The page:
Thursday, January 14, 2021 by Tai Moses

New podcast spotlights Austin’s Black community

A new livestream video podcast puts the spotlight on the African American experience in Austin. The Pivot, hosted by T.J. Owens, who manages the Economic Development Department’s African American Cultural and Heritage Facility, will offer a “virtual conversation space” as well as highlight “the ways that local businesses, the creative community and Austin culture can be collaborative.” Each episode also features a musical performance. Sylnovia Holt-Rabb, acting director of the EDD, said in a news release, “We are excited to add this new dimension in our efforts to continue to tell the story of the African American experience in Austin. These are critical times for communicating and storytelling. Adding this opportunity to tune in virtually continues our efforts to share vital information with residents and receive community feedback about city programs and services.” Owens adds, “With the African American Cultural and Heritage Facility inoperable for most of 2020 due to the pandemic, our team sought a way to still serve the community who needs it the most. The Pivot ensures we stay connected to our East Austin neighbors and provides useful information to the community as the pandemic continues.” Catch The Pivot the first and third Wednesdays of the month at 7 p.m., starting in February, on Facebook.

Wednesday, January 13, 2021 by Tai Moses

ECHO cancels homelessness count

Austin’s Point in Time count of people experiencing homelessness will not take place this year due to concerns about Covid-19. The PIT count is a federally required count necessary for obtaining federal funds to fight homelessness. This year, ECHO, the Ending Community Homelessness Coalition, asked for and received an exemption from the U.S. Department of Housing & Urban Development “due to safety concerns around the ongoing Covid-19 pandemic.” Instead of sending volunteers out on Jan. 28 to count the number of unsheltered people living on the streets, ECHO plans to use data from the Homeless Management Information System to estimate and measure the number of unsheltered individuals in the community. Read more about the change at AustinECHO.org.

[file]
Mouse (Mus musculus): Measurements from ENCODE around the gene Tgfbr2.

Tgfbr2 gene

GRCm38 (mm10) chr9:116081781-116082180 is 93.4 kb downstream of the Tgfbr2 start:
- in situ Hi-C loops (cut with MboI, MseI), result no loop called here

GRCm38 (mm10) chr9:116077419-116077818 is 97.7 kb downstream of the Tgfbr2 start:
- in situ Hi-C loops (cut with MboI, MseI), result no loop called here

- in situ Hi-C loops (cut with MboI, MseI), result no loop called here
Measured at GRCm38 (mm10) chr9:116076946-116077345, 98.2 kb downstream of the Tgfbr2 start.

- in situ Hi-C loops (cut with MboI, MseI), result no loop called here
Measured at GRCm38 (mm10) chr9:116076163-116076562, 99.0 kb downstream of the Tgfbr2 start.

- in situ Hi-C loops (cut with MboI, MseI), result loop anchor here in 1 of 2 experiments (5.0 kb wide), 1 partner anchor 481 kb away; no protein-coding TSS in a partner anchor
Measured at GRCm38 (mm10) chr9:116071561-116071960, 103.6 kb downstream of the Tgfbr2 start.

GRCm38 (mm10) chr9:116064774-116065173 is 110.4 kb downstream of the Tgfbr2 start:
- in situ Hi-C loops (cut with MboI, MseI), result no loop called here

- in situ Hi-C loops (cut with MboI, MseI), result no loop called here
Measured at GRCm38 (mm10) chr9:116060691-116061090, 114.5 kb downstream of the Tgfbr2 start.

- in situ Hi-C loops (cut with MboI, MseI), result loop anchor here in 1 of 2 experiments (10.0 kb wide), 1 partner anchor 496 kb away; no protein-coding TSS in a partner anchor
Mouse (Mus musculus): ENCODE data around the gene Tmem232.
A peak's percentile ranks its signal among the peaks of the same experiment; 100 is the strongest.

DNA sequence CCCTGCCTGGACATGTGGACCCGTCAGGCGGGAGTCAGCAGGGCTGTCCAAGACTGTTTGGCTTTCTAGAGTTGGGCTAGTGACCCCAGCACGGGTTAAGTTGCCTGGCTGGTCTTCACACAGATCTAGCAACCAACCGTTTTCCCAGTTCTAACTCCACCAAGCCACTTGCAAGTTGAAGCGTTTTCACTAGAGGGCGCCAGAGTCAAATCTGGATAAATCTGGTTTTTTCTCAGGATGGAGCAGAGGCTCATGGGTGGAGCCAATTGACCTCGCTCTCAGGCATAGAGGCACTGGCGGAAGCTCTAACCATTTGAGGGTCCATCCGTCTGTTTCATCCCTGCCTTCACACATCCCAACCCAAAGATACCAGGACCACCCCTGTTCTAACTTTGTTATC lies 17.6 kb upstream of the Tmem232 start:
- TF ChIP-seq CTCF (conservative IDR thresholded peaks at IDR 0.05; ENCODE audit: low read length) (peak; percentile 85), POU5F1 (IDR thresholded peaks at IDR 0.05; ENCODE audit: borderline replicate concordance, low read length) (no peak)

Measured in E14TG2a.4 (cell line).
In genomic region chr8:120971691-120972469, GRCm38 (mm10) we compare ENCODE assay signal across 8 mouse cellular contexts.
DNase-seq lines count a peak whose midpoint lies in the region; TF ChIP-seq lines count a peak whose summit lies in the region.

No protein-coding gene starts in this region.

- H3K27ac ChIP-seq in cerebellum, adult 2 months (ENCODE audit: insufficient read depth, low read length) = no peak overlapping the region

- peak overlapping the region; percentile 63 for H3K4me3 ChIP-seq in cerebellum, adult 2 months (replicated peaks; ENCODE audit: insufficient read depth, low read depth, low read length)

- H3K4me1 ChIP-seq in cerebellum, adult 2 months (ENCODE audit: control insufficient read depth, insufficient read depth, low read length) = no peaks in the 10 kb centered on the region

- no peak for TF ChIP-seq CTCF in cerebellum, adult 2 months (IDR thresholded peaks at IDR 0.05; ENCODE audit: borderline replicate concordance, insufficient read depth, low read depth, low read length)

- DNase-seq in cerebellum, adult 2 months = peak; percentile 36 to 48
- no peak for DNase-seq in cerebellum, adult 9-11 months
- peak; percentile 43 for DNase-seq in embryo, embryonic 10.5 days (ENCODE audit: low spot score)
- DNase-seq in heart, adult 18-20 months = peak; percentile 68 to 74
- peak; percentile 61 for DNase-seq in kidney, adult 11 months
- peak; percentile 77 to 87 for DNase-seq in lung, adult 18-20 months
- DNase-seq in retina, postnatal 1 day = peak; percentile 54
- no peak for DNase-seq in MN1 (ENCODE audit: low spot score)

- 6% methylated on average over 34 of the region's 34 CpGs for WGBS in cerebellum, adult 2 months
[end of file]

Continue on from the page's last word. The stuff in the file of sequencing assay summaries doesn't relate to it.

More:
Wednesday, January 13, 2021 by Tai Moses

DSD updates enviro manual

The Development Services Department has proposed several amendments to the section of the Environmental Criteria Manual that deals with trees and the preservation of natural areas. The proposed amendments, according to the DSD, “clarify existing rules, strike content that does not further code implementation, and update department and procedural terms.” While all that may sound rather dry and dull, we say if it’s good for the trees, it’s good for everyone. As always, feedback is welcome and encouraged. You may review the proposed updates on SpeakUp Austin and provide input and suggestions or ask questions.

Wednesday, January 13, 2021 by Tai Moses

City tests new bus platform design

Passengers wait to board a bus from a ZICLA platform in Charlotte, N.C. (Photo: Charlotte DOT)

Capital Metro is teaming up with Austin Transportation to test a new “curb extension device” intended to enhance bus riders’ experience at one of the city’s busiest bus stops on Guadalupe Street. The green-and-white striped platform, made of recycled rubber by the Spanish company ZICLA, “will enable Capital Metro buses to meet the sidewalk and curb without pulling out of a travel lane, as well as provide separation from the roadway for people walking, biking and boarding transit at the intersection,” according to the news release from ATD. The platform will be installed this month and the pilot program will run for six months as the agencies decide whether to make the change permanent.

Tuesday, January 12, 2021 by Elizabeth Pagano

Shannon Jones appointed interim ACM